(Mlive) – A state Court of Claims judge ruled Tuesday the emergency laws under which Gov. Gretchen Whitmer has issued dozens of executive orders in response to the coronavirus pandemic are likely constitutional.
Whitmer is facing a number of challenges over emergency mandates she’s issued without approval of the state House of Representatives or Senate.
Michigan United for Liberty, the group that has organized protests against the governor and her stay home orders at the Capitol, sued Whitmer in the Court of Claims on April 21, challenging the constitutionality of the Emergency Management Act of 1976 and the Emergency Powers of the Governor Act of 1945, the same laws at the center of the legislature’s lawsuit.
The Republican-led legislature also sued Whitmer in the state Court of Claims on May 6 after she extended the state of emergency without a vote of support.
Michigan United for Liberty, through attorney Philip Ellison’s Hemlock-based Outside Legal Counsel law firm, asked the Court of Claims to declare the emergency laws and the governor’s orders unconstitutional. The group also asked that Whitmer be barred from issuing further emergency orders.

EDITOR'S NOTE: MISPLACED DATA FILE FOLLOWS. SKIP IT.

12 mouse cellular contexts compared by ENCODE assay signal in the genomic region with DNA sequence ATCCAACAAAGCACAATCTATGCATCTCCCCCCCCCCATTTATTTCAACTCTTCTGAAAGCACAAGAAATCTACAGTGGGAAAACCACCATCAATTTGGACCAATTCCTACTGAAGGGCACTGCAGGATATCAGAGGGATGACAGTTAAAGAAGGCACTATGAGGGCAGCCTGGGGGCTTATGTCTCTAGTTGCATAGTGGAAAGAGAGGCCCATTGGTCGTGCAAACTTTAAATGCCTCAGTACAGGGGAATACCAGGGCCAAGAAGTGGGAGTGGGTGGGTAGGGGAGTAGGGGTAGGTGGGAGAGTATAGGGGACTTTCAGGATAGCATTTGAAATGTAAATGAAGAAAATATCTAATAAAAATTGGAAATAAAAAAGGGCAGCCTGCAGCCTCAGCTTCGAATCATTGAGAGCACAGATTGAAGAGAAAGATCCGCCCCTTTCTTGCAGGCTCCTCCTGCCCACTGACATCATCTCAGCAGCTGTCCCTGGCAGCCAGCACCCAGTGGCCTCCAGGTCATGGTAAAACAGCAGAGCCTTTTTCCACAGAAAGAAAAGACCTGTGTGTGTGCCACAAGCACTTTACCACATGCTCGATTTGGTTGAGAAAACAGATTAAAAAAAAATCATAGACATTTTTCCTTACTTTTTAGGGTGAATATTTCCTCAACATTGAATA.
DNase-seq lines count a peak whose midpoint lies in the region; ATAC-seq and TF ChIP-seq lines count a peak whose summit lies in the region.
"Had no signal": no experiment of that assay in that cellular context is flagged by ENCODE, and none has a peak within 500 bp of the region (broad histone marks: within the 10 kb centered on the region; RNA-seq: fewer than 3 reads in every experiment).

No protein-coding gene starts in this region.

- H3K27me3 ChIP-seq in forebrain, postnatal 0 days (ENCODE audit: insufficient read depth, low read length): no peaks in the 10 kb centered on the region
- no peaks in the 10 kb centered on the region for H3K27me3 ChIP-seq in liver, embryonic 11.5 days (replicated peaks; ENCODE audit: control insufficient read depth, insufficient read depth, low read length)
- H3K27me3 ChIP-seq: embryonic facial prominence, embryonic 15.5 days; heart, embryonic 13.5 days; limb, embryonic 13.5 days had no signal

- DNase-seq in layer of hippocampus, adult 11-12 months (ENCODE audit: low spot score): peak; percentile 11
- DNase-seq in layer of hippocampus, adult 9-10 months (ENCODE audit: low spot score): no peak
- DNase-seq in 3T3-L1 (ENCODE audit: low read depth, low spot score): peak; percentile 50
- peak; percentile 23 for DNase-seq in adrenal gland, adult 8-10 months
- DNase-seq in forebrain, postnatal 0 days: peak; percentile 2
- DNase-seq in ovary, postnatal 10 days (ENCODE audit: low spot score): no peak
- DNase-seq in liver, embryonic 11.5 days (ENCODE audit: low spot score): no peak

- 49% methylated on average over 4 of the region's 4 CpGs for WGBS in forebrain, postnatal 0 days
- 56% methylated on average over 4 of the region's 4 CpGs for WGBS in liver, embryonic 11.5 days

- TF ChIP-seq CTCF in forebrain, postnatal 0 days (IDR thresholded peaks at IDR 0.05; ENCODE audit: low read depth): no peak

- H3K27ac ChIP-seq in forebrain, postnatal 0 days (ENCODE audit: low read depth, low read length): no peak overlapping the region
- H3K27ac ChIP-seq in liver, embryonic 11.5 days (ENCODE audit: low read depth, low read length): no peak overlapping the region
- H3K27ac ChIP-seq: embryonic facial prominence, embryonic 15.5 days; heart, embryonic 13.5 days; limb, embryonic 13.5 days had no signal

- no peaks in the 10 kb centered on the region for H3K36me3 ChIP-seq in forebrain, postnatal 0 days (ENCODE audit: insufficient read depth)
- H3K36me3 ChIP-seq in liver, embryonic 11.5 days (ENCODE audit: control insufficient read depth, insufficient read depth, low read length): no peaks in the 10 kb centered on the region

“Under the Michigan Constitution, ‘no person exercising powers of one branch shall exercise powers properly belonging to another branch except as expressly provided by the Constitution’” the law firm said. “The Michigan Constitution does not provide the governor emergency powers generally or (as) a pandemic exception to the separation of powers.”
Court of Claims Judge Michael J. Kelly on Tuesday disagreed and denied Michigan United for Liberty’s request.
In evaluating the laws, the court “must remain cognizant that the situation sought to be controlled … is an unpredictable, dangerous emergency or disaster situation,” Kelly wrote. “A disaster or emergency is almost assuredly a dynamic, unpredictable situation fraught with complexity.
“It is unreasonable to expect a demanding or precise set of legislative standards be incorporated into … such a demanding scenario.”
While Kelly acknowledged the laws grant “broad” authority to the governor, he said it doesn’t include the “uncontrolled, arbitrary power” the U.S. Supreme Court has cautioned against.